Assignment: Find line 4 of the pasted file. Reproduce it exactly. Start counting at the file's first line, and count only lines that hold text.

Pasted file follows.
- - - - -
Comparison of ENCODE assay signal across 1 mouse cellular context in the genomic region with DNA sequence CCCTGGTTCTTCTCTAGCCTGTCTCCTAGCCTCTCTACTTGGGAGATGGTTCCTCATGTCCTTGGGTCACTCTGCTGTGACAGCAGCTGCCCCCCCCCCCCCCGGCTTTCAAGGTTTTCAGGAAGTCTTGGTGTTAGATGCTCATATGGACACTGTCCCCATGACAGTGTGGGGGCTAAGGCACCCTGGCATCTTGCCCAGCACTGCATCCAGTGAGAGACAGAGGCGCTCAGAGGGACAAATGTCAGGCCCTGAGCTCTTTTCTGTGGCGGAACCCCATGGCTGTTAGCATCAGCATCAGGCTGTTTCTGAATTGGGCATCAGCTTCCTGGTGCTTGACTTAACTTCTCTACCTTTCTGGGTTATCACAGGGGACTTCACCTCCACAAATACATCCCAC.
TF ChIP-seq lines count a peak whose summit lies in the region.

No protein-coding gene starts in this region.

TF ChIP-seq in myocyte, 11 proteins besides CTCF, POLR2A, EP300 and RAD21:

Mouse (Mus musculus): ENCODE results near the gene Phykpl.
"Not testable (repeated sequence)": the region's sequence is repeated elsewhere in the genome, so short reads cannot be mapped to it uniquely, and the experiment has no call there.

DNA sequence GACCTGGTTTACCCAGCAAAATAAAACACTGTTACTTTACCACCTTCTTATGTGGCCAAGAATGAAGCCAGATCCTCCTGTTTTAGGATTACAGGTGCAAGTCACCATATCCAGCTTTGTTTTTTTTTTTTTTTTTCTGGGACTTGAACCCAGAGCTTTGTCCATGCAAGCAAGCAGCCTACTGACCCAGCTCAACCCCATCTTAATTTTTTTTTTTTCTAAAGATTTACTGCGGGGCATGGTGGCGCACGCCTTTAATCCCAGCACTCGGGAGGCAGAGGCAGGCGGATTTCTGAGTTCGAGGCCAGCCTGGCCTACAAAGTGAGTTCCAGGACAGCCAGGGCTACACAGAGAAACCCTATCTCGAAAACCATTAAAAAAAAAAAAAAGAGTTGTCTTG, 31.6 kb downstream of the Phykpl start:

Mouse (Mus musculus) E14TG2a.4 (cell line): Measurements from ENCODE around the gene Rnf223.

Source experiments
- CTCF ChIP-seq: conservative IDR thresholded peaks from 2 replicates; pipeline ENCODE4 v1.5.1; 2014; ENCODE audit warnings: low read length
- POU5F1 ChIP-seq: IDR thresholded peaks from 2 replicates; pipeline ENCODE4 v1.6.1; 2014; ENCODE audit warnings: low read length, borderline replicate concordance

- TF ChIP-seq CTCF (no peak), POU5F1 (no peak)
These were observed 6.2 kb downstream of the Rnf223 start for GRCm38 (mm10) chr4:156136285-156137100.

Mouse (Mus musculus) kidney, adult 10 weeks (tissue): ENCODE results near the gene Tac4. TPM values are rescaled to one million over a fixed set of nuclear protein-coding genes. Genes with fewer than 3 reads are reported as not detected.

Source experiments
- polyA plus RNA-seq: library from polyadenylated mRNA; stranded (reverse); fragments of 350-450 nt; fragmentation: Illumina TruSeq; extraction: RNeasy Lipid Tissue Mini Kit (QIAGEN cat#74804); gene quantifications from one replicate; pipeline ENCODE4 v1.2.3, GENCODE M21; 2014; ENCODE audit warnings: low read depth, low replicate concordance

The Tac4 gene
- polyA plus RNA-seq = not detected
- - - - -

TF ChIP-seq in myocyte, 11 proteins besides CTCF, POLR2A, EP300 and RAD21: